Woodstock Museum Re-Creates '69 Concert

If you don't remember being at Woodstock, you now have a second chance. On the site of the original 1969 concert in Bethel, N.Y., a new museum has opened. It may have been almost 40 years since Woodstock, but it still manages to be controversial.

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ROBERT SMITH, host:

For those who never made it to the Woodstock music festival in 1969, or perhaps weren't even born yet, it's not too late. On the site of the famous concert there's a new museum that promises to bring people back to the rain and the mud and, of course, the music.

(Soundbite of Woodstock music festival)

SMITH: It's hard to imagine what the 400,000 young men and women who camped out on Max Yasgur's farm would think of the place today. The lawn is manicured, there's a performing arts center, and at the top of the hill is The Museum at Bethel Woods. Who knows if the hippies would have paid the 13 dollar admission. And let's be honest. Many of them would now qualify for a senior citizen discount.

Mr. MICHAEL EGAN (Senior Director, The Museum at Bethel Woods): So, I'm Michael Egan, senior director of The Museum at Bethel Woods.

SMITH: People call it the Woodstock Museum. Are you OK with that?

Mr. EGAN: I'm fine. It's all about Woodstock. So, if that's the name they prefer, that's great.

SMITH: Egan never made it to the actual festival. He was a 16-year-old stuck on Long Island at the time. But now he gets to relive the scene every day.

Mr. EGAN: This is the intro gallery, and we introduce the themes that we're going to talk about. So we see Blood, Sweat, and Tears' performance from Woodstock. Now it's dissolved into Jimi Hendrix. But at the same time, we hear John Kennedy speaking, and we see images from the Space Race, images of civil rights when Richie Havens starts playing. And so, yeah, we're all about Woodstock, but we're all about what was going on at the time as well. There's a social context to it.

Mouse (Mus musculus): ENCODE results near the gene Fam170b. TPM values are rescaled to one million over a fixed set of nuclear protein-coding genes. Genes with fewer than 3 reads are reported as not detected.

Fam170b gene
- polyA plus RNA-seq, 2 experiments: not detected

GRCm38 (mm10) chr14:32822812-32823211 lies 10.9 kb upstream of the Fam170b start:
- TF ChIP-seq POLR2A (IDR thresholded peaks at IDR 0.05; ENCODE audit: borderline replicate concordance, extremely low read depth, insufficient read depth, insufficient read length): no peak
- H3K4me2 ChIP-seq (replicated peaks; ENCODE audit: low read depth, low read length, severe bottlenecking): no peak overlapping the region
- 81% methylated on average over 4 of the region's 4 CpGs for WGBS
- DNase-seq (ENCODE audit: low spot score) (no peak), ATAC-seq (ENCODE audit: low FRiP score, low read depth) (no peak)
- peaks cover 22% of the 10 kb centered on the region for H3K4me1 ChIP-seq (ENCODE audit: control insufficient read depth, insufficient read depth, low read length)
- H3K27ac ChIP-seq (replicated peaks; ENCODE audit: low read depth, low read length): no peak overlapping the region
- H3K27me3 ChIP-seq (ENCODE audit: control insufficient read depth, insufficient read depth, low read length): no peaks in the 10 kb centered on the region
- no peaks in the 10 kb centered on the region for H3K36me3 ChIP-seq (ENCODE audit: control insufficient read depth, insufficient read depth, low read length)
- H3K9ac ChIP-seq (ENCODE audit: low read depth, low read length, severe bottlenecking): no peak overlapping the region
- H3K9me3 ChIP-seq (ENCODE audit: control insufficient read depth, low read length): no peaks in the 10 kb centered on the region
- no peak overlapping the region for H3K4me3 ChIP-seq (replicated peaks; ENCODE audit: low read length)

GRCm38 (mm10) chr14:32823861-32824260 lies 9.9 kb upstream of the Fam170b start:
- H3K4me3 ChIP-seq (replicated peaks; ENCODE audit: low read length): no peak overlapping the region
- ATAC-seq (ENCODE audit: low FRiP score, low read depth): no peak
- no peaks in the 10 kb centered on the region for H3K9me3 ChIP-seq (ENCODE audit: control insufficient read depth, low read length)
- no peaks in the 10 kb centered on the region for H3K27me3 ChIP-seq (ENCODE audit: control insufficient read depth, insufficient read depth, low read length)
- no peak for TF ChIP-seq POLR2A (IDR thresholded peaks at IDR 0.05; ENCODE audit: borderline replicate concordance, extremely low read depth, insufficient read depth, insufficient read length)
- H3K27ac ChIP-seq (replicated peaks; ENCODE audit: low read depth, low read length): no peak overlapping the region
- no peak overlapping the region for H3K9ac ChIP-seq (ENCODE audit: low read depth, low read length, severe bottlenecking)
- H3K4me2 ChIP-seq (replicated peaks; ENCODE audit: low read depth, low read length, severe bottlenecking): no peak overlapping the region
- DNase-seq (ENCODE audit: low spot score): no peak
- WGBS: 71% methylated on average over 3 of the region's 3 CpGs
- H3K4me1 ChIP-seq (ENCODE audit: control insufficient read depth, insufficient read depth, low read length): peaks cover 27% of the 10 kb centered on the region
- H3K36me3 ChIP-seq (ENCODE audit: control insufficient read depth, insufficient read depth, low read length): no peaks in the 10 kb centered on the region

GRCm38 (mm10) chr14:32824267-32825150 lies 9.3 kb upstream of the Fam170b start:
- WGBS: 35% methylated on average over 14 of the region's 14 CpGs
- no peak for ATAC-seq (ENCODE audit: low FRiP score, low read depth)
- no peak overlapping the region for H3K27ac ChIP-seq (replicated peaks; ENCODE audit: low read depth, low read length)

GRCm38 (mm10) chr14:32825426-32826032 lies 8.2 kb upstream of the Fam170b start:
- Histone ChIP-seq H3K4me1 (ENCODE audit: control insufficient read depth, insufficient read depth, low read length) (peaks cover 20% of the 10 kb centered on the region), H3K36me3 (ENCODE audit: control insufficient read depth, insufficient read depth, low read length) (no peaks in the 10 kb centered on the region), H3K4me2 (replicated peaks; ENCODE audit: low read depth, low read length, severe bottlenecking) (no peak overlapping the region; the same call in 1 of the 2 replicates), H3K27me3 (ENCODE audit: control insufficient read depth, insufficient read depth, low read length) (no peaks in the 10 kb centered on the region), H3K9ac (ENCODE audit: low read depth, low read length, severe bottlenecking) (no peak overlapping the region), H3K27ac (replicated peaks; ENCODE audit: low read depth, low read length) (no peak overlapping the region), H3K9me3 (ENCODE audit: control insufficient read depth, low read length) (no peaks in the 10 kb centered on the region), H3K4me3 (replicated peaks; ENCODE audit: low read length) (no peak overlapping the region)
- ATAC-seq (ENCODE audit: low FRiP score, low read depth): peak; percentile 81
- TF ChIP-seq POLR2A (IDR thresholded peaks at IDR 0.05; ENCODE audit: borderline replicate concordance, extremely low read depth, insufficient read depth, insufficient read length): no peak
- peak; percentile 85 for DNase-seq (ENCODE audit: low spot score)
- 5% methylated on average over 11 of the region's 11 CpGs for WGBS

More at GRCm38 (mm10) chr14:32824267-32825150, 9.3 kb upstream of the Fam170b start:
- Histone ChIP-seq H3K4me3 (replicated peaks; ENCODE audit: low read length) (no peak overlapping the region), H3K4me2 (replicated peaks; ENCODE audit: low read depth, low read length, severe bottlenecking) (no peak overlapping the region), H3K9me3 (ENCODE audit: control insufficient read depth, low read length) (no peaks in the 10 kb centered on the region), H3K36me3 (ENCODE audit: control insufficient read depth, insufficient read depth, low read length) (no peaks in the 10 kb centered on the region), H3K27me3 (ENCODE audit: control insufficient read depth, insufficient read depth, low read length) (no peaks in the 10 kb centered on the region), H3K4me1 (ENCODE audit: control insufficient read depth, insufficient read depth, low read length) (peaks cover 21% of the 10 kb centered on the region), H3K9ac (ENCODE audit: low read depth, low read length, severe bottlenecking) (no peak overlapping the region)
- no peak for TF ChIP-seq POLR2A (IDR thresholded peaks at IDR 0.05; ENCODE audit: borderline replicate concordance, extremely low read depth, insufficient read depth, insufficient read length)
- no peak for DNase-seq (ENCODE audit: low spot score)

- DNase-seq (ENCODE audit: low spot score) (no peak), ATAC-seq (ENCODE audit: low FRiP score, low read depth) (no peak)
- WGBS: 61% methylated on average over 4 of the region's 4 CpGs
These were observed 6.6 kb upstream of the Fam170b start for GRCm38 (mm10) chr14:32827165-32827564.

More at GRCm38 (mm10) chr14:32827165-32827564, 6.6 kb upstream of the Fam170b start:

SMITH: Turns out, it only takes a couple of hours to relive the entire decade of the 1960s through the magic of interactive displays.

Unidentified Announcer #1: But as the baby boom generation's rebellion against the establishment continued to gather strength, their look and style changed in ways that shocked their parents and grandparents.

Mr. EGAN: How did they wear their hair? What kind of clothes did they wear? What did they look like? What did they talk about? What did they watch on television? Why?

SMITH: You sound like you're talking about the Victorian era. I mean, there are people listening right now who remember the '60s. Was there any reluctance to having a museum dedicated to the '60s? Because it almost says it's dead, it's gone, it's beyond memory.

Mr. EGAN: Well, you know, sometimes you want to push the boundaries a little. So if we pushed it a little bit, OK. But there's an eagerness on the part of - certainly of boomers to re-experience their youth.

SMITH: Look, every museum ends up simplifying and streamlining history, and this one is no exception. The civil rights movement, the antiwar protests, and the musical changes of the decade are tied up in a neat, little bow.

Unidentified Announcer #2: With the rapidly maturing Beatles and Dylan's folk rock, popular music began to speak to fans with messages about civil rights, especially in the face of the Watts riots in Los Angeles, and about the war in Vietnam. It was time, as The Supremes said, to stop in the name of love.

SMITH: But when you get to the far side of the museum, the place starts to let its hair down and have a little more fun. You can actually sit in a magic bus.

Mr. EGAN: We found a 1956 school bus and cleaned it up and brought it into the exhibit, and then promptly went about painting it up like a hippie bus. And then we project on the front screen a film which is all about the kooky journeys to Woodstock.

SMITH: Including Arlo Guthrie's wild helicopter ride over the festival.

Mr. ARLO GUTHRIE (Folk Singer): And I remember being in this helicopter. And the door was open, and this big cop looked down and said, there's a lot of hippies down there. I bet they're doing lots of illegal stuff. And I suddenly realized that this was going to be a party. This was going to be fine.

(Soundbite of song "Magic Bus")

THE WHO: (Singing) Every day I get in the queue. (Too much, the Magic Bus) To get on the bus that takes me to you. (Too much, the Magic Bus) I'm so nervous, I just sit and smile. (Too much, the Magic Bus)

SMITH: But for every exhibit that talks about how groovy it all was, the museum also presents the less sexy side of Woodstock. You can look at the business plans to make money off the festival, the original music lineup, the security blueprint the organizers put in place, all those plans useless once the multitudes arrived. And Egan says it's amazing how close the festival came to disaster.